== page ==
With growth and change comes challenges, and structures and practices must be revisited. Woroni has gone from an eight-page paper disseminated before the internet, to a major fortnightly publication focussed on amplifying student voices. We are going to create timeless publications, with greater relevance for longer. Which won’t yellow and age in only a year. Which won’t be known for the events of the time, but instead will give a snapshot of the student body’s thoughts, values and challenges being faced. We won’t shy away from controversy. We won’t hesitate to draw the line. And we won’t be going away any time soon. But we will be moving with the times. And we will still at our heart be Australian National University Student Media.
Respect Your Elders
I’ll end by giving thanks to the thousands of writers, editors, artists, designers, contributors and, most importantly, students who have been part of the creation of hundreds of newspapers over the years. We commit to continuing the legacy of print as we move into the next chapter of Woroni’s history.
Ethnic and cultural diversities are important to society, just like how biodiversity is essential to the natural ecosystem. Biodiversity allows the ecosystem to be more productive and resilient to disturbances because there are many niches. It is the same in our society: ethnic and cultural diversities promote social development by facilitating knowledge sharing and introducing novel ideas that challenge the existing norm.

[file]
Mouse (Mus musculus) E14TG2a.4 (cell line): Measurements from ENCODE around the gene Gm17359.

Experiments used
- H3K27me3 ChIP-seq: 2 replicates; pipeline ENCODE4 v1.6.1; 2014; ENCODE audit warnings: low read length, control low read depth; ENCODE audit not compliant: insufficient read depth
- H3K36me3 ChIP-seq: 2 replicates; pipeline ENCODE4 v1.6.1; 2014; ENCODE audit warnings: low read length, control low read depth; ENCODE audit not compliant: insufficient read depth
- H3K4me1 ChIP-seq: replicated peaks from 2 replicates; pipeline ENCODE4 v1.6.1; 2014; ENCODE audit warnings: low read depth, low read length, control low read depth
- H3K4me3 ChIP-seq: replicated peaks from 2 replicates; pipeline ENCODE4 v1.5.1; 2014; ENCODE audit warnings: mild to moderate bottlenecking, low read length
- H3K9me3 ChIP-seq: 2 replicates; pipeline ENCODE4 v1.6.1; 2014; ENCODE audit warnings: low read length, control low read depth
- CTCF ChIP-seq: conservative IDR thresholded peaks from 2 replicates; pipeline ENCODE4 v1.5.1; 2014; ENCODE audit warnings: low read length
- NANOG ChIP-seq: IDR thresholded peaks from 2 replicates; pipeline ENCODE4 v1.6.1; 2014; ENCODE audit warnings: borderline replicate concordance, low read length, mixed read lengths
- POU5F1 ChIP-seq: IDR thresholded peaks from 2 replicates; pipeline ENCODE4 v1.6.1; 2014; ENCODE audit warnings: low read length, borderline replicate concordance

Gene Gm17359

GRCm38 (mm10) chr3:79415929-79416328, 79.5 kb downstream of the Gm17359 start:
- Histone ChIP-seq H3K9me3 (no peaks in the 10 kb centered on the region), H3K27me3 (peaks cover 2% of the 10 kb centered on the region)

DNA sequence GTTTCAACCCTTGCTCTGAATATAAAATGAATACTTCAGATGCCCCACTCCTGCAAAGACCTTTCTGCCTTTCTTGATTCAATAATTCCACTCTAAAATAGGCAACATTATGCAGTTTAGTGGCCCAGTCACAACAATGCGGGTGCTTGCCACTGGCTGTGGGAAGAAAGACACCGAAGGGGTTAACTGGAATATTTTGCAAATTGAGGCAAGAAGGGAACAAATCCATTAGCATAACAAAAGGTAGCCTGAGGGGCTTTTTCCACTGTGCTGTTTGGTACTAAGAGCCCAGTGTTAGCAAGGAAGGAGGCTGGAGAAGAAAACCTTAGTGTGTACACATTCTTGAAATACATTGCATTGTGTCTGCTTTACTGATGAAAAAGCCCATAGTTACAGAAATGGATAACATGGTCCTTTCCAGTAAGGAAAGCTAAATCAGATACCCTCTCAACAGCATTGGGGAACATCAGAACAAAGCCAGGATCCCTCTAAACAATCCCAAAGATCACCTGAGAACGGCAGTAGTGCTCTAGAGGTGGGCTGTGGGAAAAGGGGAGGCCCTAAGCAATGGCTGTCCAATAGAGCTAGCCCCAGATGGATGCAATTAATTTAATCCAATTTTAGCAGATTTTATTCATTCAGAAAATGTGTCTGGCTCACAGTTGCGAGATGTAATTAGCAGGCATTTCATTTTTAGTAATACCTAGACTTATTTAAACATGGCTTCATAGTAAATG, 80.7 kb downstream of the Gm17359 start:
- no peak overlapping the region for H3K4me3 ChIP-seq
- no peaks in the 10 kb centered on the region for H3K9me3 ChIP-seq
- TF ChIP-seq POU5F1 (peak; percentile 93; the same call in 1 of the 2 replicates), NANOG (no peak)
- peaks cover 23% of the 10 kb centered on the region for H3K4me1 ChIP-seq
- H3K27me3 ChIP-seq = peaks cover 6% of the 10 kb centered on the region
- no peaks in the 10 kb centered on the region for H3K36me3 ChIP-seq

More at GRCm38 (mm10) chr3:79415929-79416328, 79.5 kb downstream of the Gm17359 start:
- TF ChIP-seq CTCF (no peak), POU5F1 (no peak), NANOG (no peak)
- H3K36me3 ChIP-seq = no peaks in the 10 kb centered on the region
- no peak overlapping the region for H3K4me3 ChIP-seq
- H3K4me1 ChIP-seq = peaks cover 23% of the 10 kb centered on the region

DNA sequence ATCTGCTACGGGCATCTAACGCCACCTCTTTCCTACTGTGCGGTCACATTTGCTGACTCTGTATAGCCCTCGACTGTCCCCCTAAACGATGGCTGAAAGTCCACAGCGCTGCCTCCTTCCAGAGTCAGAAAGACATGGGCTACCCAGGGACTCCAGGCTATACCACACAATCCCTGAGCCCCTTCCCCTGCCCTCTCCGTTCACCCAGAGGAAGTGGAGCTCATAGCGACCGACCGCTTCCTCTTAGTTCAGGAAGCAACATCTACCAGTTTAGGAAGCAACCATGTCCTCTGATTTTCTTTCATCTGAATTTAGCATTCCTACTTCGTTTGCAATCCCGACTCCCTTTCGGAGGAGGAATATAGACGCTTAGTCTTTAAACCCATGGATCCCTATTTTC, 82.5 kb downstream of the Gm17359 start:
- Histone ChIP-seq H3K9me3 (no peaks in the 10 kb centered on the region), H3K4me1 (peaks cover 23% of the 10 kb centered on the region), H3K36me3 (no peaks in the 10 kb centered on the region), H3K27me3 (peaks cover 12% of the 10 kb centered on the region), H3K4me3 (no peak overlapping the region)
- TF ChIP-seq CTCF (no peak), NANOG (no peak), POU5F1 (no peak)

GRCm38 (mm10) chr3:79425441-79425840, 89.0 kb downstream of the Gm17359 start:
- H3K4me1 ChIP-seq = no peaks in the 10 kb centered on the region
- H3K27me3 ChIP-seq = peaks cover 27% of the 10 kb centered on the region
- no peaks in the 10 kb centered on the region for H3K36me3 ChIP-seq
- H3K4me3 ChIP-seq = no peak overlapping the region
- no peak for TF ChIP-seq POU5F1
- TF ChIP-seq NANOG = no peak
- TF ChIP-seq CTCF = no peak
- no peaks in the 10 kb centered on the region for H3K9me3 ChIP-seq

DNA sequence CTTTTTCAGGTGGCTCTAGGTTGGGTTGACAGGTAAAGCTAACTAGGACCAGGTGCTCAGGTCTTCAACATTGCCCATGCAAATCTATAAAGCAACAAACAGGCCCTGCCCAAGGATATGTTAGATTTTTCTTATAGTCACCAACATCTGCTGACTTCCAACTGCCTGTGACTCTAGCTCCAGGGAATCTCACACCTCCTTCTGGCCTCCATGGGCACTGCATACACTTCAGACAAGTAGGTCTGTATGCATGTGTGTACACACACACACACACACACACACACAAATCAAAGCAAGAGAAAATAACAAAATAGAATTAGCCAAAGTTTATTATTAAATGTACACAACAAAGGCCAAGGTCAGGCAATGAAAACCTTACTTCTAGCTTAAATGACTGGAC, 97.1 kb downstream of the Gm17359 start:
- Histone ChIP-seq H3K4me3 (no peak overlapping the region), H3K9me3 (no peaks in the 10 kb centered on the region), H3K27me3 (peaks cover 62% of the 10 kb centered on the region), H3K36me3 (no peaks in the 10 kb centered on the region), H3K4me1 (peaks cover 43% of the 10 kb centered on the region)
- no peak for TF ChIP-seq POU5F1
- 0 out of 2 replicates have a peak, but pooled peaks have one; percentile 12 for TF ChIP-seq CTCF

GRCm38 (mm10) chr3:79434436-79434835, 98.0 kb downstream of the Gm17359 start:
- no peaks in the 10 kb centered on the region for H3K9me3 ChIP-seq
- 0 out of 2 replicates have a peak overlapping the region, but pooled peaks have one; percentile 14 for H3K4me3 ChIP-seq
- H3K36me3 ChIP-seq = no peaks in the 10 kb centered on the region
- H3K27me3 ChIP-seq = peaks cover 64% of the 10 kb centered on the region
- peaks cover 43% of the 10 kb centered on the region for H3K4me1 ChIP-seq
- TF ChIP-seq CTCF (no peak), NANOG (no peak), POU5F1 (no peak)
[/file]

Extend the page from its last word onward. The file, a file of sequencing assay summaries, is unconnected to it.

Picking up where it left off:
I spent my childhood in Hong Kong, a place where eastern and western cultures meet due to its colonial history that only ended 20 years ago. Multiculturalism, to me, is a norm. My family celebrates both Lunar New Year and Christmas. The music, movies and TV shows that we consume come from all around the world. I had to learn three languages at school. I guess that is the reason why when I started studying as an international student in Australia, the only cultural shock I had was about how friendly Australians are.